Autobiography of KU teacher Shahida Kazi launched
“It’s been 60 years since I took admission in the journalism department of the University of Karachi. The department itself was barely one-year-old then and I didn’t realise at the time that I was the first female enrolling in the course back then. Then there were other firsts, too, such as my bagging first position and the gold medal.”
This was said by senior journalist, TV news producer, editor, teacher and a very fine human being Prof Shahida Kazi’s at the launch of her book Sweet, Sour & Bitter — A Life Well Lived at the Karachi Press Club (KPC) on Friday.
The book launch witnessed a full house with extra seating arranged to accommodate the guests, most of whom were Prof Kazi’s students. All gave her a standing ovation when she stood up to speak.
Prof Kazi said that her life’s principle was to always remain positive and throw out the negatives. “Be kind to all and lead a very simple life. I am grateful for the life I led.
“I had not asked for a job but I was offered it by the then city editor at Dawn. Soon I realised that I was also the first female reporter in Dawn. Then came PTV where I worked for a good 20 years, first as a news producer and then news editor, following which I joined academia. The time I spent at Karachi University, and the support, the respect, I got from the students, the teachers, I am truly grateful for.
“I retired at 60. It could have been time to sit at home, but then I was called by private universities. I have worked at several private universities and served there as visiting faculty, too. I only stopped now after classes went online due to the Covid-19 pandemic,” she said.
Dr Erum Hafeez, herself the head of a department at a private university, said she remembered well her taking admission in BA Honors at the Mass Communications department at the KU.
“At first, I was hesitant and afraid to step into her office. But it only happened that first day. After that the same office became our Hyde Park. She was very particular that we read the newspaper every day, a habit which has stuck to me. She is also an avid reader. After the university, when I was visiting her home, I happened to see her library. I, too, now have a library like it at my place,” she said.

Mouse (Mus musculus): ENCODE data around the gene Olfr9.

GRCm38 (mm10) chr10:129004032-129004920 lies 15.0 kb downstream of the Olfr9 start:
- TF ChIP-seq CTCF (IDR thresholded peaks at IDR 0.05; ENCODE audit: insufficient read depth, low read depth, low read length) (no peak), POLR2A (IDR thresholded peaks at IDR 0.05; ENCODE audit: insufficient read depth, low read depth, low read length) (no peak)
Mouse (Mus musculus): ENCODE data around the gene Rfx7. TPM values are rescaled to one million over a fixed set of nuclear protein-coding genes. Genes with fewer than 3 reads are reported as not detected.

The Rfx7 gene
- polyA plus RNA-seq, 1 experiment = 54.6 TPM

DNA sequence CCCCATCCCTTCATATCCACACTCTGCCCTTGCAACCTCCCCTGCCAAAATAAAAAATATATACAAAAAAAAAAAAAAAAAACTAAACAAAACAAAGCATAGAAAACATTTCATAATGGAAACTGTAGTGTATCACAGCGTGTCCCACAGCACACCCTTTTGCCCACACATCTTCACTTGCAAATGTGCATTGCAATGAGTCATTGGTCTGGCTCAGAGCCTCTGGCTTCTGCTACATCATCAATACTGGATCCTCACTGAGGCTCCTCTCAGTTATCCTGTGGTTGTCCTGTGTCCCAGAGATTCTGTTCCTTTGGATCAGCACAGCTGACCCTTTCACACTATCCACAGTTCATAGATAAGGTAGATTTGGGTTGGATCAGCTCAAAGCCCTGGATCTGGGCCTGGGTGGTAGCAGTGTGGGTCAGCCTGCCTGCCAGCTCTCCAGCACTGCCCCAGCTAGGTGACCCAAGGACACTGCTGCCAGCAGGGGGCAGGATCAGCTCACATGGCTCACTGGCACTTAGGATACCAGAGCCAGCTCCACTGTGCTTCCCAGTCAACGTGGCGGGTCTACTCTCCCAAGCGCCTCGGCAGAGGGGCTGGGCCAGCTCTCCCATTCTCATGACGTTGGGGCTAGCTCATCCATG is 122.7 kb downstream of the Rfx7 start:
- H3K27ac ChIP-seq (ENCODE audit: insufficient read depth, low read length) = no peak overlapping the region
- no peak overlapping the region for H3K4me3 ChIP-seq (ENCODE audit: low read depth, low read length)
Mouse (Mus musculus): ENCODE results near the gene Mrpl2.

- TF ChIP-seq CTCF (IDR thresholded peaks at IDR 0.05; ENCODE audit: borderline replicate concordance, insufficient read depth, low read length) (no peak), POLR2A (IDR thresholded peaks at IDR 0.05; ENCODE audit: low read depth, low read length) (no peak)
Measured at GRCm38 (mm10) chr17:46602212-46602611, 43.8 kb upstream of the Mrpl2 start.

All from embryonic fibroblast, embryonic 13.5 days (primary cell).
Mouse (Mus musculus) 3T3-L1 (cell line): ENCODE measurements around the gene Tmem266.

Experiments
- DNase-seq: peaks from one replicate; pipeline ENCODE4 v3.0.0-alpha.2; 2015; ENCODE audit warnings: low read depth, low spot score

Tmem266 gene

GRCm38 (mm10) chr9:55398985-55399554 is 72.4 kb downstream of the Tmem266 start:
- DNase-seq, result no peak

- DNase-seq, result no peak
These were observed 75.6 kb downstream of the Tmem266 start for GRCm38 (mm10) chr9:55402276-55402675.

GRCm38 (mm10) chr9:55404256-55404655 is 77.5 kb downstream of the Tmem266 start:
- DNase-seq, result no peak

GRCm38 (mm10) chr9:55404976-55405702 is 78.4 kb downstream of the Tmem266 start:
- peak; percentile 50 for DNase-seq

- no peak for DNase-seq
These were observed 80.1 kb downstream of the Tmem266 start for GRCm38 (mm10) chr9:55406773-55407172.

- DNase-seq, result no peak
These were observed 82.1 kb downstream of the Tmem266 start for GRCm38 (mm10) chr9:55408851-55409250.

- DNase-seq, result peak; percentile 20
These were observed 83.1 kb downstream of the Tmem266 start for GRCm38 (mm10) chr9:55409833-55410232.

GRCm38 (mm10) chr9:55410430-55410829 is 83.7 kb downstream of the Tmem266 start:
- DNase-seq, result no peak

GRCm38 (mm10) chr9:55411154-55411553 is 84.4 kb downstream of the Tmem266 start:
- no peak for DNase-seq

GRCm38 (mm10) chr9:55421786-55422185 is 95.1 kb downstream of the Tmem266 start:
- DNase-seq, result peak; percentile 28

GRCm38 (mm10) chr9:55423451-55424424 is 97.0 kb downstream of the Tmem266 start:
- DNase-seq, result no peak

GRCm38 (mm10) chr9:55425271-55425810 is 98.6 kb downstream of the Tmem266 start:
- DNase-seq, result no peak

Senator Javed Jabbar, the chief guest on the occasion, said that Prof Kazi’s book was a testament to the courage and struggle of a Pakistani woman against formidable odds. It was also a book about how Pakistan evolved in the past four decades.
“Prof Kazi is someone who values integrity and her book, even though slim and concise, tells you about Pakistan like it was, like it is and what it is going to become,” he said.
Dr Yasmin Farooq, head of the Mass Communication department at another private university, said Prof Kazi was a very humble person. “While running around chasing stories for Dawn, she had no qualms about travelling by bus even though she was not used to it. She is a role model, an inspiration for us. Even her students have become institutions,” she said.
Senior journalist Aamir Latif said that he was happy as well as a bit nervous to be speaking before his teacher, who knew him and the blunders he made while a student at the university.
Senior journalist Muslim Pervaiz, who is also Prof Kazi’s student, said they still received her guidance whenever needed. “We are still learning from her. It is also our wish that the Government of Pakistan honours our Prof Kazi,” he said.
Senior journalist Shehr Bano said that she was not a student of Prof Kazi but had still learned from her indirectly. “She is a big name in the field of mass communication so I wanted to meet her, interview her for my publication. She is a teacher of teachers,” she said.
Prof Dr Tauseef Ahmed Khan, Nisar Zuberi, KPC president and secretary Saeed Sarbazi and Shoaib Ahmed, Prof Saleem Mughal of Federal Urdu University and Dr Tahir Masood also spoke.